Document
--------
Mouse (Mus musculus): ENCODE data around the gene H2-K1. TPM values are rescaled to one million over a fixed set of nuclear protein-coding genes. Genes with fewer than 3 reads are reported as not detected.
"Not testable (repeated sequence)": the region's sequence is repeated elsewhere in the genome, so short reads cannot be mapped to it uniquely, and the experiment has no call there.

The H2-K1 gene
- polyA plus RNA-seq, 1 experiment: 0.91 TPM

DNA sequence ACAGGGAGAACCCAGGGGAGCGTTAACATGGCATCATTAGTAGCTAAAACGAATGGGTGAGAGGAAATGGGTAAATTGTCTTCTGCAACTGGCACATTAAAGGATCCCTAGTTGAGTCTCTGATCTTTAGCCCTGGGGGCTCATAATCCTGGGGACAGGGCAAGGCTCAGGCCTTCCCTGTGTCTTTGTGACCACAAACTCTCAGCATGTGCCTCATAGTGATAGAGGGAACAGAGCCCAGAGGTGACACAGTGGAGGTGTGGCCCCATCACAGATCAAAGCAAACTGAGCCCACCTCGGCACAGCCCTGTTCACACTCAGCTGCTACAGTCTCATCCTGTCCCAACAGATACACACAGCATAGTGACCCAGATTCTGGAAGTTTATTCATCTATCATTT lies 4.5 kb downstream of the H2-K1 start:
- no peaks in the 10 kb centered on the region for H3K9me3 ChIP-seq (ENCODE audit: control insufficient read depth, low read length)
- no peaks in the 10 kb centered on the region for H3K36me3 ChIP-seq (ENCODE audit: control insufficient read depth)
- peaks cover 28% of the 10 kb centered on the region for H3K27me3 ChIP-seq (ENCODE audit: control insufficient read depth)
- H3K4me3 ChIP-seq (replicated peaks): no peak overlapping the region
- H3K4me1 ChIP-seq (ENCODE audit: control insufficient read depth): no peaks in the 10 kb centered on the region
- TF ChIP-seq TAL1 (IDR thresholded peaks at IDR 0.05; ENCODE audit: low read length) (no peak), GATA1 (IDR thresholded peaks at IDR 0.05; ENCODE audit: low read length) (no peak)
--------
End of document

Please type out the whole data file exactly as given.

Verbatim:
Mouse (Mus musculus): ENCODE data around the gene H2-K1. TPM values are rescaled to one million over a fixed set of nuclear protein-coding genes. Genes with fewer than 3 reads are reported as not detected.
"Not testable (repeated sequence)": the region's sequence is repeated elsewhere in the genome, so short reads cannot be mapped to it uniquely, and the experiment has no call there.

The H2-K1 gene
- polyA plus RNA-seq, 1 experiment: 0.91 TPM

DNA sequence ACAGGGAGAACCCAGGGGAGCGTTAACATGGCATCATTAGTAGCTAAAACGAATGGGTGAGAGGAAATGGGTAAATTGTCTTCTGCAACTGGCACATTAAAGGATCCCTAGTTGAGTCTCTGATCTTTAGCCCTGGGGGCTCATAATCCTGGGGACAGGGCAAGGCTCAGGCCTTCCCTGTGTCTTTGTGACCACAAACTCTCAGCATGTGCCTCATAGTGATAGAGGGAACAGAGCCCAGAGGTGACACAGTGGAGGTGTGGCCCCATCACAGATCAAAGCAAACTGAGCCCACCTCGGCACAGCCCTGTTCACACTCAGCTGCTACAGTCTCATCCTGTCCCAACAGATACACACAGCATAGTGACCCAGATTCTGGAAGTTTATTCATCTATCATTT lies 4.5 kb downstream of the H2-K1 start:
- no peaks in the 10 kb centered on the region for H3K9me3 ChIP-seq (ENCODE audit: control insufficient read depth, low read length)
- no peaks in the 10 kb centered on the region for H3K36me3 ChIP-seq (ENCODE audit: control insufficient read depth)
- peaks cover 28% of the 10 kb centered on the region for H3K27me3 ChIP-seq (ENCODE audit: control insufficient read depth)
- H3K4me3 ChIP-seq (replicated peaks): no peak overlapping the region
- H3K4me1 ChIP-seq (ENCODE audit: control insufficient read depth): no peaks in the 10 kb centered on the region
- TF ChIP-seq TAL1 (IDR thresholded peaks at IDR 0.05; ENCODE audit: low read length) (no peak), GATA1 (IDR thresholded peaks at IDR 0.05; ENCODE audit: low read length) (no peak)